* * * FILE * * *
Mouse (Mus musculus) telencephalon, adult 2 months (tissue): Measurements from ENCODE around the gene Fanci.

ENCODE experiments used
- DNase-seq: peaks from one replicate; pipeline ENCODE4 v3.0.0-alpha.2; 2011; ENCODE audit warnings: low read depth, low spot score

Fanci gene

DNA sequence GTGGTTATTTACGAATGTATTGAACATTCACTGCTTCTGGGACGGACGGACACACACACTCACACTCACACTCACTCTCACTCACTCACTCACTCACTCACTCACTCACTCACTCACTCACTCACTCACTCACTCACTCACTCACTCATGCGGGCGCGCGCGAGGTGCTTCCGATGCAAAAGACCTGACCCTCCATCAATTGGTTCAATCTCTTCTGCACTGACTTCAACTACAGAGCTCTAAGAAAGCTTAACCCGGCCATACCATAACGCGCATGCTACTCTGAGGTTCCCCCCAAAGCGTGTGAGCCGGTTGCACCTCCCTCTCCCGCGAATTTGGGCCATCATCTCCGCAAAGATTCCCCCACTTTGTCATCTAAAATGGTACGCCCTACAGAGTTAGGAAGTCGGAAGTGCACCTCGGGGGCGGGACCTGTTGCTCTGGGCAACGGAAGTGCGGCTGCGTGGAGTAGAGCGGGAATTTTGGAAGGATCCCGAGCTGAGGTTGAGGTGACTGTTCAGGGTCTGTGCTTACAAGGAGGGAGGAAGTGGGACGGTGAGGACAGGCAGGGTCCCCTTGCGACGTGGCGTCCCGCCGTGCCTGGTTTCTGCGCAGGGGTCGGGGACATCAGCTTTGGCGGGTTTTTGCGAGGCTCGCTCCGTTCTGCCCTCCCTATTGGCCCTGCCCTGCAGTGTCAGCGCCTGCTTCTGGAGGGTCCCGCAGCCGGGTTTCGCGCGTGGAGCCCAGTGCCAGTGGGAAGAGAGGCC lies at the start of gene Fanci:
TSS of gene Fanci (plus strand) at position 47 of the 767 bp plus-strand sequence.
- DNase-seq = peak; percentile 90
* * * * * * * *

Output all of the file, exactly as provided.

Mouse (Mus musculus) telencephalon, adult 2 months (tissue): Measurements from ENCODE around the gene Fanci.

ENCODE experiments used
- DNase-seq: peaks from one replicate; pipeline ENCODE4 v3.0.0-alpha.2; 2011; ENCODE audit warnings: low read depth, low spot score

Fanci gene

DNA sequence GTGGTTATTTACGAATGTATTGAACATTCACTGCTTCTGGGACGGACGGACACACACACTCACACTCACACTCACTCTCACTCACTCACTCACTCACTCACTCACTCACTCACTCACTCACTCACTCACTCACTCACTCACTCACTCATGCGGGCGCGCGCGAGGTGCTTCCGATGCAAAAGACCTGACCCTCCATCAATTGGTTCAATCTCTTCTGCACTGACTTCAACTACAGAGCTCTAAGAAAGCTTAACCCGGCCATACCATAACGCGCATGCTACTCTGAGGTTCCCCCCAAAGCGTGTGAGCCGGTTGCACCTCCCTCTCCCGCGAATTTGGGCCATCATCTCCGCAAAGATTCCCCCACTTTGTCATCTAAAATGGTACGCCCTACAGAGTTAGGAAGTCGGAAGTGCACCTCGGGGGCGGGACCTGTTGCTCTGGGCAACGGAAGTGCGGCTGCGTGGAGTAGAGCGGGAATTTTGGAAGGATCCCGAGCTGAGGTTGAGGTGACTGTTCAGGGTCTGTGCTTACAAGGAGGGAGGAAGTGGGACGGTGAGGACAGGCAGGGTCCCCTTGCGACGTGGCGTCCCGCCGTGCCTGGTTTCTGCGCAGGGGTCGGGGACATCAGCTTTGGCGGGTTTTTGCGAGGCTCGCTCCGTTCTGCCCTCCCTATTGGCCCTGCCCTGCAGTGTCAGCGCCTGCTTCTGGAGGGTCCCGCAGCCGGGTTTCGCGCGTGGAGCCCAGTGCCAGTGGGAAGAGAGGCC lies at the start of gene Fanci:
TSS of gene Fanci (plus strand) at position 47 of the 767 bp plus-strand sequence.
- DNase-seq = peak; percentile 90